divorce in the dictionary

You may have heard some people talk about a divorce from bed and board. This is an option for some but not ideal as there are limitations to this type of “divorce.” I use the term, “divorce,” loosely as a divorce from bed and board does have some similarities to an absolute divorce but the limitations may outweigh any benefit to some. The best way to describe a divorce from bed and board is a legal separation or judicial separation. This is a formal complaint for a separation allowing the court to decide issues and “terminate” the marriage. The spouses are divorced, but, as I mentioned, with limits. Neither spouse is allowed to remarry unless a second court ruling grants them an absolute divorce, a vincula matrimonial (from the bond of marriage). Most people obtain a legal separation if they aren’t ready to commit to an absolute divorce, but Arkansas will grant a mens et thoro (“from bed and board”). With all of these limitations, why would someone get a divorce from bed and board rather than an absolute divorce?

A court will grant a moving party (the person moving from the “bed and board”, the home) a divorce from bed and board if they can prove to a court that his or her spouse:

  • Abandoned the family
  • Engaged in cruel treatment that endangered the life of the party moving or children in the home;
  • The spouse has made the moving party’s life intolerable or burdensome either through indignities or excessive use of drugs or alcohol; or
  • If someone has religious or moral objections to an absolute divorce or official termination of the marital bond.

There are a few other reasons a judge may grant a divorce from bed and board, but these are among the most common. If the court grants a party a divorce from bed and board, they can also order the spouse at fault to leave the marital residence if he or she refuses to do so.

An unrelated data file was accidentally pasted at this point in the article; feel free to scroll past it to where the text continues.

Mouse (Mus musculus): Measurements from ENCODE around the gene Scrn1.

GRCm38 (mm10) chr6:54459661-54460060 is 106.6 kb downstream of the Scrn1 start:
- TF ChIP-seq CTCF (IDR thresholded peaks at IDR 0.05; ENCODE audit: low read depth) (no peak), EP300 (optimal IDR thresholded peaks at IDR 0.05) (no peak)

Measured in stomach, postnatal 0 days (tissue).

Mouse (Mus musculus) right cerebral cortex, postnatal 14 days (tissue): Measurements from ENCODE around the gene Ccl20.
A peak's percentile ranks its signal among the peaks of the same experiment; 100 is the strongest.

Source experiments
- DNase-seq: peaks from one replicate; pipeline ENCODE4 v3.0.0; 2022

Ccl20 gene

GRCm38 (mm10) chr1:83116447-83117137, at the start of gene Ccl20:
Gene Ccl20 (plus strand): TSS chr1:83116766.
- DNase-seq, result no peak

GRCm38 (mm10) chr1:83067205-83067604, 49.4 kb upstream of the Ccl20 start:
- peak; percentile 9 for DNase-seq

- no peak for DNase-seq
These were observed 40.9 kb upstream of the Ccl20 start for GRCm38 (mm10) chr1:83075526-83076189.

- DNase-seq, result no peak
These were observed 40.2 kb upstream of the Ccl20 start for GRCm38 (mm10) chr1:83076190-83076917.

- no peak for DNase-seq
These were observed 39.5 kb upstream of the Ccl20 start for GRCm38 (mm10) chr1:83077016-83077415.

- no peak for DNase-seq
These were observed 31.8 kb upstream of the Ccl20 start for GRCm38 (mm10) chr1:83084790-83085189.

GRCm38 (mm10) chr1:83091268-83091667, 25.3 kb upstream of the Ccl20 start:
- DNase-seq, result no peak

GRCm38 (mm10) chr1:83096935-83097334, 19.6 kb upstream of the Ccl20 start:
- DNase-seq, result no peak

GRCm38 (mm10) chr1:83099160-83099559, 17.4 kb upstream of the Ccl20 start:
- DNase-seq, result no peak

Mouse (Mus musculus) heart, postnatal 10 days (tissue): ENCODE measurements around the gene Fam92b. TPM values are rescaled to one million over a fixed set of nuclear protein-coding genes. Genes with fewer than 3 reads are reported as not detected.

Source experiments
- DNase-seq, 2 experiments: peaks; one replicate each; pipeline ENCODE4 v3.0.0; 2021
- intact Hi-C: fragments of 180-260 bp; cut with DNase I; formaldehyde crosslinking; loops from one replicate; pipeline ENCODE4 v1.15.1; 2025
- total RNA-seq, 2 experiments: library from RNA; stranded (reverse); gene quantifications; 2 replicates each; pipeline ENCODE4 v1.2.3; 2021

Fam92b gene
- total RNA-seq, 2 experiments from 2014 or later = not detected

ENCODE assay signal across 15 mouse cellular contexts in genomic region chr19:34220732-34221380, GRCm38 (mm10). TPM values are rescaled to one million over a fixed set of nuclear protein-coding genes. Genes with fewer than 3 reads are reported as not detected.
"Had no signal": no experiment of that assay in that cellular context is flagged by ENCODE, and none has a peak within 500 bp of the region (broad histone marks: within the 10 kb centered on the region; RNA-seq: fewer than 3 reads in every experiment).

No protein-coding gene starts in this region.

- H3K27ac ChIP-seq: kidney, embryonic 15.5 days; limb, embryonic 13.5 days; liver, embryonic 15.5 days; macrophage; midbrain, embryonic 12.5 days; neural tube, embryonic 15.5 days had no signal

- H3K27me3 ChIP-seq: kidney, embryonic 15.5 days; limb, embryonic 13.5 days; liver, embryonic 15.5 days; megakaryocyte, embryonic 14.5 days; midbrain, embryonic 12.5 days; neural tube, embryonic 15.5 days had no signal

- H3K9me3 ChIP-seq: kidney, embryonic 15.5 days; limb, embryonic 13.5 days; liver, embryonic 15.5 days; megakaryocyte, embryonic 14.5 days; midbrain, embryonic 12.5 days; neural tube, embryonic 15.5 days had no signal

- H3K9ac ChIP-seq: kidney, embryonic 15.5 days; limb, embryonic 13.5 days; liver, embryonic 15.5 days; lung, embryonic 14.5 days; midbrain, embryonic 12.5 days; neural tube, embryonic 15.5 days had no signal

Couples that receive a divorce from bed and board can still file their tax return together and the parties are still allowed to own property as “tenants by the entirety,” which is typically for only married couples. A spouse can include the other on a health insurance plan. Although this is a limited divorce, a couple must be able to show adequate legal grounds just as in the absolute divorce.

In addition to a divorce from bed and board, there are two other options: absolute divorce and separate maintenance.

  • An absolute divorce is what most people are referring to when they are talking about divorce. This ends the marriage permanently without limitations. At least one of the party's to the divorce must be able to prove adequate grounds to end the marriage, i.e., adultery, irreconcilable differences.
  • Separate maintenance pretty much boils down to alimony or support paid from one spouse to another. For separate maintenance, a party to the divorce does not need to prove any fault grounds. One only needs to be able to show there is a need for divorce.

Why is there a need for so many options? The best way to sum it up is that every marriage or in this case, every ending marriage, are not one-size-fits-all and should never be treated as such. Kevin Hickey Law Partners knows that every situation is unique and requires careful attention and due diligence. We help clients carefully consider all options and determine what is best for you. Contact Kevin Hickey Law Partners today to discuss specifics about your divorce.

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